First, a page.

It’s that time of year again! Whether you’re a seasoned pro or a first-time auditionee, choosing the right classical speech for a drama school audition is essential.
Most drama schools will ask for a classical monologue, either Shakespearean or Jacobean, as part of an audition for a standard acting course along with a contemporary monologue.
In this post, I’ll cover some top tips for choosing a speech, how to stand out from the crowd and some of the most overdone Shakespearean monologues at drama school auditions.
TIPS: CHOOSING A SPEECH
- When selecting a monologue, try to think about about the character’s age. If you’re aged 17 – 24, don’t go for a character that’s obviously over 30. During my time at auditions I’ve seen 17 year olds do King Lear, Iago (Othello), Richard III, Queen Margaret (Richard III)… the same rule applies to Shakespeare as to other plays: choose a character you could play on stage tomorrow, and one you like at that!
- Your chosen Shakespeare speech needs to suit you. Think about what characters you could play – are you adept at comedy or drama?
- Unless stated otherwise, don’t go in for large movement-based pieces or one with props. The panel wants to see you, stripped back, doing what you’ll do at their school: acting.
- Try not to go for an overdone monologue. Thousands apply for drama school every year and while the audition panel will have almost certainly heard every Shakespeare speech at some point, there will be those that they hear up to 50 times a day. That being said, if you can do it better than the rest, then go for it!
TIPS: STANDING OUT FROM THE CROWD
- Ironically, the best way to stand out from the crowd is to concentrate on just being yourself ; the panel want to see you being your most authentic!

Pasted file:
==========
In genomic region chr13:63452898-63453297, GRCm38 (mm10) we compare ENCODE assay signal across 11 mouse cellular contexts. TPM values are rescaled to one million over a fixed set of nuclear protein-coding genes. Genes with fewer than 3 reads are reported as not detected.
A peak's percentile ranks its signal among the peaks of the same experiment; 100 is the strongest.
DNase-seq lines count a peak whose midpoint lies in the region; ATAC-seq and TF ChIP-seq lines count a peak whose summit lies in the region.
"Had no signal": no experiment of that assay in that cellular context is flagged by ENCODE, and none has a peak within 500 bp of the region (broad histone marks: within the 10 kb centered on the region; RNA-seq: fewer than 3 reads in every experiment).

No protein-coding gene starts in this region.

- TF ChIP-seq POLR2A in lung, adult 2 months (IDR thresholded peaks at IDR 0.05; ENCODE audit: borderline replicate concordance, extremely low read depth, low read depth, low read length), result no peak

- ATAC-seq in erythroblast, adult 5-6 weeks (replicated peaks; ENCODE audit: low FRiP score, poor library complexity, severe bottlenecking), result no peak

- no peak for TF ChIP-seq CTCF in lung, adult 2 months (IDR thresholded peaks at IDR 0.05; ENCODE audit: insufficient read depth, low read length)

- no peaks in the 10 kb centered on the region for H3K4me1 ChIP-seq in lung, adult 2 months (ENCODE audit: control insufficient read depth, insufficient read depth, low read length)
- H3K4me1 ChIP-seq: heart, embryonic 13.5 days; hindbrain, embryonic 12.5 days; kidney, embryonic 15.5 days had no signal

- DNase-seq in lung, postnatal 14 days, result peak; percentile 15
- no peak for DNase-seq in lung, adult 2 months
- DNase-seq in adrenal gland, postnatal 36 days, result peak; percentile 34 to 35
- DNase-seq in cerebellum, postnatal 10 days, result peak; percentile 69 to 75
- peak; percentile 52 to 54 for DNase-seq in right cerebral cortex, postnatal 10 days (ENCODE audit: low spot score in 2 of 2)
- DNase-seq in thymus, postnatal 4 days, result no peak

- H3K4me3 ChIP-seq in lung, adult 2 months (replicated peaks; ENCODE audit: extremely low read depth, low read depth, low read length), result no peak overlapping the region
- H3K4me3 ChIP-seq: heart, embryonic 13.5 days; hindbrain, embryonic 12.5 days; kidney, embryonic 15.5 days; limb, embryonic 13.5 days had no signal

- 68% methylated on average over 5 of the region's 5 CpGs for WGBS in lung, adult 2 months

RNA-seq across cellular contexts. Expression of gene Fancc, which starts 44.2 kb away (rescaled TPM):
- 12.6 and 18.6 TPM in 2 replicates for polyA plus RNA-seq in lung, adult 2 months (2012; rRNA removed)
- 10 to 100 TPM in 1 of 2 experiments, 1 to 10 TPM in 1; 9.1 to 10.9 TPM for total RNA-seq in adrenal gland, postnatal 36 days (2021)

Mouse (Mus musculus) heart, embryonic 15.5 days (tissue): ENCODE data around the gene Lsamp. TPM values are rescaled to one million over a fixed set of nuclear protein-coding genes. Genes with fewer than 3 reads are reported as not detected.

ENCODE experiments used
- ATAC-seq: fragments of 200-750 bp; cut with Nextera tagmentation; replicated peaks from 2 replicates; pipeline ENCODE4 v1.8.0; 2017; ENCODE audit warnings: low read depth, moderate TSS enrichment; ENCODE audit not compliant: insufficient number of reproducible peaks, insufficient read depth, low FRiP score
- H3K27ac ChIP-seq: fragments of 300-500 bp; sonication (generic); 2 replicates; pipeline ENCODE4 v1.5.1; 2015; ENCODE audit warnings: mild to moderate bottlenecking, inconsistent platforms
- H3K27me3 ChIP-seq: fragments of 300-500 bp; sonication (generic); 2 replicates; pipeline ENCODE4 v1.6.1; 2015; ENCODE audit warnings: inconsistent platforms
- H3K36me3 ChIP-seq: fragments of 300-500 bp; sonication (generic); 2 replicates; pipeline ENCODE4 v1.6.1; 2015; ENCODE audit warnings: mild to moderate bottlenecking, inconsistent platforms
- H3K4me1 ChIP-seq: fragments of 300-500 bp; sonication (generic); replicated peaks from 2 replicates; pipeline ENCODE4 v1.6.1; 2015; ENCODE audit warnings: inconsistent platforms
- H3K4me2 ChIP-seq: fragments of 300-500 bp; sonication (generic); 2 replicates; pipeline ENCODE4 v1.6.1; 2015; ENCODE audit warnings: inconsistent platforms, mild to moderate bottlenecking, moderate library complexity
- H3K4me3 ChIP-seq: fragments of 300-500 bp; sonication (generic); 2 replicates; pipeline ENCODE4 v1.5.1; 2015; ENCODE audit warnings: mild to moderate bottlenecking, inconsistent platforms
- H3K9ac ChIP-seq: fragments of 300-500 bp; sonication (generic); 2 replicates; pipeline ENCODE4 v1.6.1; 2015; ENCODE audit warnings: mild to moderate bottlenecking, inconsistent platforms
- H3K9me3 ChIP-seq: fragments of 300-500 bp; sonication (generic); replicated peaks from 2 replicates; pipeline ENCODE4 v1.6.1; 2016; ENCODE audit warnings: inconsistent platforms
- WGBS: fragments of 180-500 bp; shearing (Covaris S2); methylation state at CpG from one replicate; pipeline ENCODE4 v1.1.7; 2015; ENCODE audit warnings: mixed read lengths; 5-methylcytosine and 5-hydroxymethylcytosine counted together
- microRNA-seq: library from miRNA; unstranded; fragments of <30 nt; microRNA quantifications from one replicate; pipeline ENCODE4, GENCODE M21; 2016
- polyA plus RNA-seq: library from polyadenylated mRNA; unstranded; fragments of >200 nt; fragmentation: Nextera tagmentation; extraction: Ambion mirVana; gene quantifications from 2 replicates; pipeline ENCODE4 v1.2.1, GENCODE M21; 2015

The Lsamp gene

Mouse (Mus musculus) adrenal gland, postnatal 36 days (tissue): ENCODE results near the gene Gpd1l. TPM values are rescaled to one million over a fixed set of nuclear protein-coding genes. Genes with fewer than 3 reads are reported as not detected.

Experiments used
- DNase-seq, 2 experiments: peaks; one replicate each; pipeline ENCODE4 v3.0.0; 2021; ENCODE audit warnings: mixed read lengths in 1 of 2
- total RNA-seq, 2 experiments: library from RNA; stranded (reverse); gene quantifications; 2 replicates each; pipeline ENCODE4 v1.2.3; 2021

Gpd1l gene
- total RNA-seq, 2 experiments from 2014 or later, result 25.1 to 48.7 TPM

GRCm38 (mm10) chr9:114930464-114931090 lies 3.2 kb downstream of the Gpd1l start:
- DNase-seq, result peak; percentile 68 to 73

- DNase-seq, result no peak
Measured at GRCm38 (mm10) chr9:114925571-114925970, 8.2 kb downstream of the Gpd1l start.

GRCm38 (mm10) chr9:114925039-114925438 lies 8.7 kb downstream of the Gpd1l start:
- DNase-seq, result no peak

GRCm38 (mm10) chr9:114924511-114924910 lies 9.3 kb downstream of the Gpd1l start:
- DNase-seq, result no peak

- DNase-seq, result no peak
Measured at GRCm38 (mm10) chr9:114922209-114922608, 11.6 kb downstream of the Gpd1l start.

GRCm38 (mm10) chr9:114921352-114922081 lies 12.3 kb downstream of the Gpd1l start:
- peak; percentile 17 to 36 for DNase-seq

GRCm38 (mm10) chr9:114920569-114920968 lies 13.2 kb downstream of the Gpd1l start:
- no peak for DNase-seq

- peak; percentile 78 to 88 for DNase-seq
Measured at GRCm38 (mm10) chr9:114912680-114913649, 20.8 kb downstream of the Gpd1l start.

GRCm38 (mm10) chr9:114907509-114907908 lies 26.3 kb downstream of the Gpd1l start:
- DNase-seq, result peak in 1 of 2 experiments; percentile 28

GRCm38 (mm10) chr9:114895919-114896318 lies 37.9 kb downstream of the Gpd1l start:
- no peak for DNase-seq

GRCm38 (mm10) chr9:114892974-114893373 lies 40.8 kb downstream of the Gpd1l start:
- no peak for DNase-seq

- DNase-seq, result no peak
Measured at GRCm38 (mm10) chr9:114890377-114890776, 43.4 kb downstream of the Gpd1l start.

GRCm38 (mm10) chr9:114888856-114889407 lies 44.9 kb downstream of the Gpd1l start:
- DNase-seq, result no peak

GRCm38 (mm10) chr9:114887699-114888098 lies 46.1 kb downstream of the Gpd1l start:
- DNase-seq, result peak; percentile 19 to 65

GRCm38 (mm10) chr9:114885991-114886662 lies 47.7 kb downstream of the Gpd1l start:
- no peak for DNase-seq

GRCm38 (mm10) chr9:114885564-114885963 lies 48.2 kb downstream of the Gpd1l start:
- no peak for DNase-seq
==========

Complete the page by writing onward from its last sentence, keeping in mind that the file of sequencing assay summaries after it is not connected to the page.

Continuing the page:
- Don’t go for speeches you think will surprise or shock the panel; so many other people will do the exact same thing.
- Be open and engaged; if you’re given direction when in the audition, go with what they are asking you. It doesn’t mean your interpretation was bad, it just means they want to see what else you can do.
TIPS: AVOIDING OVERDONE SPEECHES
When it comes to choosing a monologue, here are some that the audition panel sees again and again, year after year:
- As You Like It, Phoebe – “Think not I love him…”
- Twelfth Night, Viola – “I left no ring with her…”
- Macbeth, Lady M – “Out damned spot…”
- Romeo & Juliet, Juliet – “Gallop a pace…”
- A Midsummer Night’s Dream, Helena – “How happy some o’er other some can be!”
- The Winter’s Tale, Hermione – “Sir, spare your threats”
- The Merchant of Venice, Portia – “The quality of mercy is not strained”
- A Midsummer Night’s Dream, Puck – “If we shadows have offended…”
- As You Like It, Jacques – “All the world’s a stage”
- Hamlet – “O, that this too too solid flesh would melt”
- Macbeth – “Tomorrow and tomorrow and tomorrow”/ “Is this a dagger”/ “If it were done when tis’ done…”
- Romeo & Juliet, Romeo – “Tis torture, and not mercy…”
- King Lear, Edmund – “Thou, nature, art my goddess”
- Romeo & Juliet, Romeo – “But, soft! what light through yonder window breaks”
- Julius Caesar, Marc Antony -“Friends, Romans, countrymen, lend me your ears”
I’ve not included the famous “To be or not to be”, “Now is the winter of our discontent” or “Romeo, Romeo, Wherefore art thou…” as these are to be avoided at almost all costs. Every brilliant Shakespearean actor has done them and, at the end of the day, they’re just too well known.